Another Thought on the Polling Paradox

Jim Burroway

June 1st, 2012

I want to add another thought to Timothy’s comment here about the gap between polling and vote results on marriage amendments. He raises an excellent point that a good portion of the explanation for the gap — at least as far as how the gap was written about in this particular AP article — ignores the logical fallacy of comparing today’s opinion polls to votes taken four to ten years ago.

And yet we have seen mismatches between what the polls tell us leading up to election days and what finally happens in the voting booth. Let’s take Maine in 2009 as an example. By the end of October, polling showed that those supporting or leaning to support Question 1 was at about 42 percent, while those opposing or leaning to oppose Question 1 were at 52%. But what happened on election day? Question 1 passed 53% to 47%.

The paradox does exist, but I think a lot of people are looking at it wrong. Polls asked about whether people think gay people should be allowed to marry. Because that’s the question polls ask, people are generally inclined to agree that others peoples’ marriages are other peoples’ business.

But as I said before when I expressed my concern that Maine was going to loose despite what the polls said, by the time people go to the voting booth the question isn’t whether gay people should marry or not, but whether their children should be “taught homosexuality” in the schools. That’s a completely different question from what the poll asked. As I said just five days before Maine’s vote:

Frank Schubert, who is running the Stand for Marriage Maine campaign has recognized something that is very fundamental in all politics. Former U.S. House Speaker Tip O’Niel famously said that all politics are local. Schubert recognized that politics aren’t just local, but personal. It hinges on the question, “How will this affect me?” Karen Ocamb’s brilliant analysis of the California campaign which Schubert ran, which should be mandatory reading for everyone, describes very carefully how Schubert came to this conclusion:

During the Prop 8 Case Study workshop, Schubert said he, Flint and their team spent hours “looking at where people were and what we needed to do to reach them.”

What they found was that most Californians were very tolerant of same sex relationships. Schubert said:

“They didn’t see how gay marriage effected them, per se. It wasn’t their issue. It wasn’t something they cared to think about. It wasn’t something they wanted to talk about. It was an uncomfortable subject generally for them event to get their arms around.”

If we really want to win these battles, we need to begin with an understanding of this important truth:

Nobody Cares About Same-Sex Marriage

When I said “nobody cares,” I wanted to make the point that the average voter doesn’t care personally about marriage. It is this insight that our opponents have seized on and used to win the day every time. Thirty-two times we have failed to grasp this important lesson, and thirty-two times we have lost because of it. And every time, it was because we failed to grasp the real question that was before voters. Again, as I wrote in 2009 just five days before the vote:

Stand For Marriage Maine’s “positive” feel-good approach didn’t last long. They have a new ad out: …Notice how it’s loaded with all the bad stuff that you care about – out-of-state militant activists corrupting your values, gay teachers pushing their agenda on your children, militant gay activists in your schools and even your daycare centers. “IT’S ALREADY HAPPENED HERE! DON’T BE FOOLED!”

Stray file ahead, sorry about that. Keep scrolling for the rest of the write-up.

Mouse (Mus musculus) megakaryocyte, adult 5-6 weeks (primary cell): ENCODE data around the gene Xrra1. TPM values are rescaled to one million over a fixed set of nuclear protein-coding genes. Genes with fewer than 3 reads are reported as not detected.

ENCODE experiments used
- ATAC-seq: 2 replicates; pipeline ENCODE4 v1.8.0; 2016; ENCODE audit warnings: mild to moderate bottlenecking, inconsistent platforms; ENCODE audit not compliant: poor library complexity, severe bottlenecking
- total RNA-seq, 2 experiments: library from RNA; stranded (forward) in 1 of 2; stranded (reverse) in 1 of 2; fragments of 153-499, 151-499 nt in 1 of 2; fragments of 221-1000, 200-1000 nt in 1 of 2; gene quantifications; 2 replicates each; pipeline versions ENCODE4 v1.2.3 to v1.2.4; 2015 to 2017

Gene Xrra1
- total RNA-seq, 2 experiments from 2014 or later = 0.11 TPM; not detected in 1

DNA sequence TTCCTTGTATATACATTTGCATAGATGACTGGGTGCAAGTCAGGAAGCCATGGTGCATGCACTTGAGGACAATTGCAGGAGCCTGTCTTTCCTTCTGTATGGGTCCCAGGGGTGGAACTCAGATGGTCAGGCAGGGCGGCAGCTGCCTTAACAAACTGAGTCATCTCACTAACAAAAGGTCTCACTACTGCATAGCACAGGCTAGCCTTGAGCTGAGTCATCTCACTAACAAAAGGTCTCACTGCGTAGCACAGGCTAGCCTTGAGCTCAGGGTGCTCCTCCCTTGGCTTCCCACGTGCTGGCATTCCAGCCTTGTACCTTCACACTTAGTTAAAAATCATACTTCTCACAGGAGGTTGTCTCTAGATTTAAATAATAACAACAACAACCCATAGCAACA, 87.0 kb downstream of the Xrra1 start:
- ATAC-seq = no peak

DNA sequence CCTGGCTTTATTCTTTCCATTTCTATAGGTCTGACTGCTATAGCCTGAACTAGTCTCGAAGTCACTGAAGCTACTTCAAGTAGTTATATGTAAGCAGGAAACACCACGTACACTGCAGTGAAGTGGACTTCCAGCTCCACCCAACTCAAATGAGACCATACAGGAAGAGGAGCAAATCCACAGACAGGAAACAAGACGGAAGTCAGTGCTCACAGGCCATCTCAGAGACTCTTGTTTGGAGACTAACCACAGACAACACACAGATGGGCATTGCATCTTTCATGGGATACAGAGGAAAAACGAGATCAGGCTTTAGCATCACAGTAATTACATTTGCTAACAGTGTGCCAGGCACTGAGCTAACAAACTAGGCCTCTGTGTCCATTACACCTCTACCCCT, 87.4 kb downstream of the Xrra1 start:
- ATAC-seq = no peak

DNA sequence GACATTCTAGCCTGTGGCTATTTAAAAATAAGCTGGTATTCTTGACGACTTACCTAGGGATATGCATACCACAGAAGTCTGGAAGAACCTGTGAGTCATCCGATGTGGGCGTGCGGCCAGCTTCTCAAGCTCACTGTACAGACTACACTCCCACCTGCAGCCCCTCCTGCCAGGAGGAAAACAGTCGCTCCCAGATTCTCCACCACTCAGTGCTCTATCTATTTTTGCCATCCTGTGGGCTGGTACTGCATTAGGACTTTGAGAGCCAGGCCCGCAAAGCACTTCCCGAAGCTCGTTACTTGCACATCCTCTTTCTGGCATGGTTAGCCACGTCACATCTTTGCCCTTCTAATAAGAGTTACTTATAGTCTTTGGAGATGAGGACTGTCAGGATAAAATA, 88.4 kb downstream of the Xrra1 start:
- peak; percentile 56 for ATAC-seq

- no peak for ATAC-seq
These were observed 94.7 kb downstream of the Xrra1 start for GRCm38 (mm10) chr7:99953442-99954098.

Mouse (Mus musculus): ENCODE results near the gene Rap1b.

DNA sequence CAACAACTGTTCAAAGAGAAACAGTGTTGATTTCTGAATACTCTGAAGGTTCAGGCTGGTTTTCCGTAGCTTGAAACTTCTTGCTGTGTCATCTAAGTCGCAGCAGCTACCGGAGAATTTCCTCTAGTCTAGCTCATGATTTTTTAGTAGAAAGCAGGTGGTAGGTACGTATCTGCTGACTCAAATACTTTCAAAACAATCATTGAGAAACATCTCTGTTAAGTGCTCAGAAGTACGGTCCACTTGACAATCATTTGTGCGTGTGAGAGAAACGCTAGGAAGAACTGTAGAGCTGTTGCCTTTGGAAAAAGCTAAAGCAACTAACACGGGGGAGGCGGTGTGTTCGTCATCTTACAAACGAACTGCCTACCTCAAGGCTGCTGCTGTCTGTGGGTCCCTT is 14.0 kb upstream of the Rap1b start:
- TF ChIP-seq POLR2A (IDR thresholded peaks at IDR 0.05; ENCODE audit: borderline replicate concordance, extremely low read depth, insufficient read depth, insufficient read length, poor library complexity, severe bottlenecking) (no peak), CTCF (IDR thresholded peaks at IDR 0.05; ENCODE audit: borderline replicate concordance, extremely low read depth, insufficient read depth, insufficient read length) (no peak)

Here’s Protect Maine Equality’s response: …In a nutshell: please help someone else.

What the Yes on 1 folks in Maine did was make it possible to support marriage equality but vote against Question 1 because the changed the question before the voters. A year later, Maine’s campaign manager Marc Mutty made a startling admission on camera that their campaign message was the equivalent of slamming people over the head with “a two-by-four with nails sticking out of it,” adding, ” it’s the only thing we’ve got — it’s the only way. That’s the way campaigns work.”

There’s a popular saying about defining insanity as doing the same thing over and over but expecting a different result. As a political movement, ours has to be about the most insane of all when it comes to this particular issue. We keep coming up with messages that resonate with us, but which do not connect with the average voter. Until we recognize that nobody deeply cares about same-sex marriage — but they do care about other things which more directly affect them — then we’re going to keep on losing for a very long time.

David in Houston

June 1st, 2012

This is a very good article. But how do you go about stopping those lies about children? I’m guessing you’d have to run ads on TV basically saying that the other side is lying, then refuting what they said. Whether that would be enough to put a damper on a bell that’s already been rung is anyone’s guess.

Priya Lynn

June 1st, 2012

David, it seems to me that that’s something that has to be done. All the lies must be refuted with TV ads and so on.

Jim Burroway

June 1st, 2012

Actually, I think that playing ads that call the other side liars is as bad as fighting a battle on the battleground of your enemy’s choosing. It’s not just playing defense, but defense on a battlefield that is already tilted to your opponents advantage.

So what do we do? I think we need to figure out how to re-define the question in ways that matter to straight people.

The Arizona 2004 example is a good one. Prop 108 would have banned marriage, civil unions, domestic partnerships, and everything else. The No on 108 group put up ads showing how the ban on domestic partnerships would have affected unmarried straight people, including the state’s very large retiree population. Consequently, Prop 108 remains the ONLY marriage ban to be defeated at the ballot box so far.